Erik Hill, Detroit Stock City
An aerial photo of Detroit.
Home values in Detroit are on the rise for the sixth straight year, increasing an average of 20% in 2022, the city announced Friday.
More than 97% of the city’s homes saw a property value increase.
The growth suggests that demand for homes is finally rebounding following six straight decades of population losses.
“Home values in nearly every neighborhood have been steadily rising, allowing longtime Detroit homeowners to build new wealth, without significant tax increases,” Mayor Mike Duggan said in a statement. “These numbers show that while there is still more work to do, the city’s revitalization has reached nearly every corner of our city.”
The estimates are based on home sales data from the past two years.
Homeowners won’t see a big increase in their tax bill. Under proposal A, which was enacted in 1994, the taxable value of homes is capped annually at the rate of inflation or 5%, whichever is lower. The cap is only lifted when a home is sold.
When Duggan took office in 2014, residential values were plummeting and had lost an estimated $3 billion in value since 2010.
In his first year in office, Duggan cut residential assessments by 22%, followed by a more modest reduction in 2015.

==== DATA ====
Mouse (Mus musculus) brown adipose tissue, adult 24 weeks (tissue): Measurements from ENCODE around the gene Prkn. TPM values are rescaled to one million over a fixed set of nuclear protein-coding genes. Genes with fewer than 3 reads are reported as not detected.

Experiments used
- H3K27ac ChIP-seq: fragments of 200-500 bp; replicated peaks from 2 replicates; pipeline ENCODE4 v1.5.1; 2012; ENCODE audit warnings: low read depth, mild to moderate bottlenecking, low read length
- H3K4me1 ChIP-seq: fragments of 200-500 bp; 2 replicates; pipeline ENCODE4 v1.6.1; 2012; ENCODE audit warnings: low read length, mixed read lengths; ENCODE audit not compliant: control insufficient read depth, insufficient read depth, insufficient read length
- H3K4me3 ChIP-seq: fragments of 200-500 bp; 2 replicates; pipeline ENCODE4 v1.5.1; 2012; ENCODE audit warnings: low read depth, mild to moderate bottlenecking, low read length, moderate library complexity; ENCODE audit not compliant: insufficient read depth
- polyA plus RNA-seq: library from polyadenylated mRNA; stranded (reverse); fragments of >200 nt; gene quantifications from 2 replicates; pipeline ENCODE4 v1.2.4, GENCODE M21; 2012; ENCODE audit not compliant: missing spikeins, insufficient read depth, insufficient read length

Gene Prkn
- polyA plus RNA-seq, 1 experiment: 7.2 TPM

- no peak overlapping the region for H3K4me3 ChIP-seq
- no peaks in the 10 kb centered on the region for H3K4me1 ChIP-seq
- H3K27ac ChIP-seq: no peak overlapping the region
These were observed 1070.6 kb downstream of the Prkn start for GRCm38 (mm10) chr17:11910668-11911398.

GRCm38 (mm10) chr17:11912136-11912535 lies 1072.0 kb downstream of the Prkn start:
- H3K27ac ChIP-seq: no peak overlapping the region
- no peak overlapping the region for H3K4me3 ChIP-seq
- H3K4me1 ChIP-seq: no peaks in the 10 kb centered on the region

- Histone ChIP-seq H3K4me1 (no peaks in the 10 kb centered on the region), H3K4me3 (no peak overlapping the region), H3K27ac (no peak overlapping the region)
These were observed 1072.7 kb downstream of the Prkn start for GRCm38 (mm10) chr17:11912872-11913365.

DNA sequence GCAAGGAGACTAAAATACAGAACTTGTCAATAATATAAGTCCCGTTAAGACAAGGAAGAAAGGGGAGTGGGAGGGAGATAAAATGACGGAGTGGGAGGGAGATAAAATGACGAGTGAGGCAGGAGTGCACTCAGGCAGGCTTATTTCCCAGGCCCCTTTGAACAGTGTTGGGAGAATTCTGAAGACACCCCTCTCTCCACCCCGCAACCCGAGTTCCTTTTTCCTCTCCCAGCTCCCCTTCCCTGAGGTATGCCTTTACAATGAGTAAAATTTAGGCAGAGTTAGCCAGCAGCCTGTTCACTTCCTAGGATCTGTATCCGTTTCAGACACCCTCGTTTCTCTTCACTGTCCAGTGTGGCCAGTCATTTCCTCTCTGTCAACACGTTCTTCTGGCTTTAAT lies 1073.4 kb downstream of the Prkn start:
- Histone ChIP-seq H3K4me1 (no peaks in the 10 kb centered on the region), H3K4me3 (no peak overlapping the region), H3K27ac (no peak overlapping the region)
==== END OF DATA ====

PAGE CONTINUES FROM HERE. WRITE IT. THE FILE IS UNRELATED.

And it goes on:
Citywide gains in residential property values began in 2018. Since then, residential property values rose from $2.8 billion to $7 billion in 2023.
Over the last four years, Detroit’s property values rose 45%, compared to 32% in Southfield, 26% in Royal Oak, and 23% in Warren.
“Sustained property value growth provides greater stability not only in our neighborhoods but also for the city’s economy and revenues,” Detroit Chief Financial Officer Jay Rising said.
Of the city’s 209 neighborhoods, 17 saw an increase of more than 30%, while 106 had an increase of more than 20%. Only six neighborhoods saw a decline in property values.
The city will begin mailing notices of proposed assessment changes on Tuesday.
Tax bills will be mailed out at the end of June and November.
Homeowners have the right to appeal the proposed changes during an assessors review from Feb. 1 to Feb. 22.
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